If a house is divided against itself, that house cannot stand.
a sad day.
No one won today. It is sad because the Virginia churches satisfied the Virginia statute 57-9 but for the definition of a branch as defined by the Virginia Supreme Court. What this means is that we could now be back to 2006 again when the Virginia parishes followed the protocol. It is an interesting moment. The days continue to unfold. It is a time of thoughtful consideration, a time of prayer and fasting, a time of listening to the Lord and to one another.
For what saddens me even more, even now, is that the Virginia Supreme Court affirmed that there has indeed been a major division in The Episcopal Church. It is severe enough for that part of the statute to be satisfied. This means that the Supreme Court could see and affirm that the Episcopal Church is indeed in very serious division.
I find that part of the ruling today the saddest of all.
I will tell you however, that the first person to contact me - to want to know how I was feeling and if I was okay was a loyal and perhaps somewhat progressive Episcopalian. She's very much an advocate of what some might call innovations, she would see as acts of justice. But what seemed to matter more to her today were not positions on issues or property or lawsuits - but the welfare of a friend. Her outreach of hospitality meant so much and it's those kind of actions - still possible after everything that happened - that gives me waves hope, even now.
I don't know what the future holds. Today actually may bring us back to where we started, back when we had the Standstill Agreement and were talking. I even take Henry Burt's words of asking the ADV churches to hold Episcopal services a good one. That had been in place when the lawsuits first were filed, but the Episcopal clergy designated to conduct the services were later warned by the then-diocesan bishop that if they did so they would be deposed. I see this invitation from Henry as a very positive sign.
A lot has happened in the past three years. The fact remains that the Diocese of Virginia did not affirm Glasspool's ascension to bishop - neither the bishop or the Standing Committee. One can see in that action a desire to remain in communion. I pray that we may, even in this late hour, find ways to reopen conversations.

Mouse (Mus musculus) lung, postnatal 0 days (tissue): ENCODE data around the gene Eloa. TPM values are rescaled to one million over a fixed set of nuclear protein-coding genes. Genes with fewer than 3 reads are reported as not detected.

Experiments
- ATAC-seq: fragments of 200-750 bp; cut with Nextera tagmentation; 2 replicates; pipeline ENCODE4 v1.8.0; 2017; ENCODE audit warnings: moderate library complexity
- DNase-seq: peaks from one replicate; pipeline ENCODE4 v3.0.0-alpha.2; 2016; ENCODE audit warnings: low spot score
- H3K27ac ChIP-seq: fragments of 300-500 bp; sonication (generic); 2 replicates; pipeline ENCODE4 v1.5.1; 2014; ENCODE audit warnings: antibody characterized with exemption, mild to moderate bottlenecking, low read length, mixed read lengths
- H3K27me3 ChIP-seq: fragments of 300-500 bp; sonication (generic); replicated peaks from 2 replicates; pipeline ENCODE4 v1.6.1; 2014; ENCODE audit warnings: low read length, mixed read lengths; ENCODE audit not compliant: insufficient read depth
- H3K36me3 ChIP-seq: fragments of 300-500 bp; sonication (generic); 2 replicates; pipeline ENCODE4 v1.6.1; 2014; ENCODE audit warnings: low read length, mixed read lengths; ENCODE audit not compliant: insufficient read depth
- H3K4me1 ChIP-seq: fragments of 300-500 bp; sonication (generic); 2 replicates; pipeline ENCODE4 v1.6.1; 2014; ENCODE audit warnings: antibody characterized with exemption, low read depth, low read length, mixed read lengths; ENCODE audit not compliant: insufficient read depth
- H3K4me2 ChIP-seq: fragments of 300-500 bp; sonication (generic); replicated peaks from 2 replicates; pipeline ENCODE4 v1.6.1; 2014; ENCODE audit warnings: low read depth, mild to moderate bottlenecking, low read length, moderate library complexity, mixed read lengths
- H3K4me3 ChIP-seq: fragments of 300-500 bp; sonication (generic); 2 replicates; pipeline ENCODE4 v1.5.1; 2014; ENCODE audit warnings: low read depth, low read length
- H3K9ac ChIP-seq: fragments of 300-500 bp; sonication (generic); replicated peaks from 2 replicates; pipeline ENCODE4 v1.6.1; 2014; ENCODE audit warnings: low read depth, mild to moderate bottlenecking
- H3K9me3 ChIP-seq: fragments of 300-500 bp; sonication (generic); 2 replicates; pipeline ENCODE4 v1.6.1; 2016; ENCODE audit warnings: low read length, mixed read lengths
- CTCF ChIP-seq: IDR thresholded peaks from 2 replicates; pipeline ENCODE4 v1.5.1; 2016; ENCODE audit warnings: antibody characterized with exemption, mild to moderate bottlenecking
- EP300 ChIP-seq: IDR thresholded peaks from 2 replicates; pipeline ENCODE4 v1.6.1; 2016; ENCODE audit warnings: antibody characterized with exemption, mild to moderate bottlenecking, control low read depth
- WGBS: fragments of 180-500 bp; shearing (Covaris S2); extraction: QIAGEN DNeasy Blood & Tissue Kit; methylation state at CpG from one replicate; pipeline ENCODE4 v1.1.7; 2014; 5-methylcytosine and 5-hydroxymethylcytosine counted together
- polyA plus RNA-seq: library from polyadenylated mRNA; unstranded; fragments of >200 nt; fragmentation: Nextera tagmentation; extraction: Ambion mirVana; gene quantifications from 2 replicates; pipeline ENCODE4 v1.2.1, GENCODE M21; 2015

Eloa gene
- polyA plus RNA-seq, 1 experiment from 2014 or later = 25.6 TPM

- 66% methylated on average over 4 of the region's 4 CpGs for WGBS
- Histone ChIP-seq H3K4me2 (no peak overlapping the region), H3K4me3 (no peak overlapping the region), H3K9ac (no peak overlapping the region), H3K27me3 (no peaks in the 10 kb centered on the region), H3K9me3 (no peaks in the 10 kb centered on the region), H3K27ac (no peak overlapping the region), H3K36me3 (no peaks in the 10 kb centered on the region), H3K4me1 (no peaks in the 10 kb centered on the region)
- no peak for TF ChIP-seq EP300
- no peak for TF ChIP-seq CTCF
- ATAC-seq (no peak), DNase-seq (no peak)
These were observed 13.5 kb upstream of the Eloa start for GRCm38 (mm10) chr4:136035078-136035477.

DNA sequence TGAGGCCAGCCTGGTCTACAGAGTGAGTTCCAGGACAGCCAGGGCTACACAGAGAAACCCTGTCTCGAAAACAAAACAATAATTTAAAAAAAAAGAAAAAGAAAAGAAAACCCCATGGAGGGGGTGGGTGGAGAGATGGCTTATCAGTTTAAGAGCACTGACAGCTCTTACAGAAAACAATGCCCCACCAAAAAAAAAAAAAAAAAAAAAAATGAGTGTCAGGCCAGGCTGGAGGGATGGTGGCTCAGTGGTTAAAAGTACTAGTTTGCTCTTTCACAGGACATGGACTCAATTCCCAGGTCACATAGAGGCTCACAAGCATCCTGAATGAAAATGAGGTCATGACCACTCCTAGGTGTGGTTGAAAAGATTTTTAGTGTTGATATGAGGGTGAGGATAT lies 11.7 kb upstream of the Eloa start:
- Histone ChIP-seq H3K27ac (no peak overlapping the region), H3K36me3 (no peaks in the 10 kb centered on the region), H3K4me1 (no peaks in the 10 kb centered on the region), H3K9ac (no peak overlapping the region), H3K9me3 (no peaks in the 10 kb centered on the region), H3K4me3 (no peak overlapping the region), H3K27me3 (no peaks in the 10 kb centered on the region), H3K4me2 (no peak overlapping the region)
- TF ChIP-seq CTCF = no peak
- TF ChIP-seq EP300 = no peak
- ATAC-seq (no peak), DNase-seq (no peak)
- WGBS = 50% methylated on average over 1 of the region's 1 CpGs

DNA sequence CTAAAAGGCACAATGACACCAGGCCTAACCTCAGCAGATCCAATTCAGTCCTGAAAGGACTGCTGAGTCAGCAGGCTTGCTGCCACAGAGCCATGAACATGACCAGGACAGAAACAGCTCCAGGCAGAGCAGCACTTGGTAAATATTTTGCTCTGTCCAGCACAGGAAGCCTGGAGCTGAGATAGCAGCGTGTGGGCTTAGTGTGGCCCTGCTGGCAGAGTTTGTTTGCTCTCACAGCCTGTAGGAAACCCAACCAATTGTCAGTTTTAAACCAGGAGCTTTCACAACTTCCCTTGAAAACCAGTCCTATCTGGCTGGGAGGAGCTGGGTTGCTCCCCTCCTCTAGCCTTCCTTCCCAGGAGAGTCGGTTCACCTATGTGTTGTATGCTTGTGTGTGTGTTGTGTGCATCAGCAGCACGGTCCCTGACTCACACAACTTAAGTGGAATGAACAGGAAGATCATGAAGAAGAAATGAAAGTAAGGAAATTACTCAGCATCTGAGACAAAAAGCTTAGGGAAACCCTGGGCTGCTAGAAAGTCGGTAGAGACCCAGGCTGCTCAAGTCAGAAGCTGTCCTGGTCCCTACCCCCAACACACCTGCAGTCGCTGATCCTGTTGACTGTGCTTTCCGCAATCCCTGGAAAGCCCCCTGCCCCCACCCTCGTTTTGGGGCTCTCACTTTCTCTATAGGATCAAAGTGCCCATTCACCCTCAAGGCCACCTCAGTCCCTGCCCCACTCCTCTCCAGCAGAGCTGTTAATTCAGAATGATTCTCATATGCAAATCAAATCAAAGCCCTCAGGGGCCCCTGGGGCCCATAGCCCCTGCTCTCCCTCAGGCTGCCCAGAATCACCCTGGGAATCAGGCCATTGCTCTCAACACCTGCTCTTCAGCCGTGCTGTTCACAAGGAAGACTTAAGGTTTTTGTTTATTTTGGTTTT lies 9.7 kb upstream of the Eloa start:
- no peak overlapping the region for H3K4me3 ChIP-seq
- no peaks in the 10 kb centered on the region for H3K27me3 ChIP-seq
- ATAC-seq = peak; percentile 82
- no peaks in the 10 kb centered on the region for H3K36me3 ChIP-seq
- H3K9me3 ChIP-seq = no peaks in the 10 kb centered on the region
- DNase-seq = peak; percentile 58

Just recently, Truro hosted a wedding conducted in the main church by a current Episcopal rector in the Diocese of Virginia. It was an amazing opportunity to work together again.
Tonight we are standing on the courthouse steps. Our table, as even the Supreme Court of Virginia could see, is divided. Shall we continue more division or shall we take seriously the question and admonition from the Archbishop of Canterbury himself?
"What are the vehicles for sharing perspectives, communicating protest, yes, even, negotiating distance or separation, that might spare us a worsening of the situation and the further reduction of Christian relationship to vicious polemic and stony-faced litigation?"
-Rowan WilliamsChurch of England SynodFebruary 2010
One thing I can say, after a very very busy day - is that I am grateful for all of you here at the Cafe, even in those moments that we disagree - and we do often disagree. You take me to task sometimes and I want you to know I am listening. I appreciate the honesty and the passion of all the regulars and visitors here at the Cafe. For the most part, you all are good to each other. And I want to thank you - let's keep talking, let's keep listening, let's gather around our tables and sing praises to the Lord. For in all that we do, and all that we don't do - He remains good.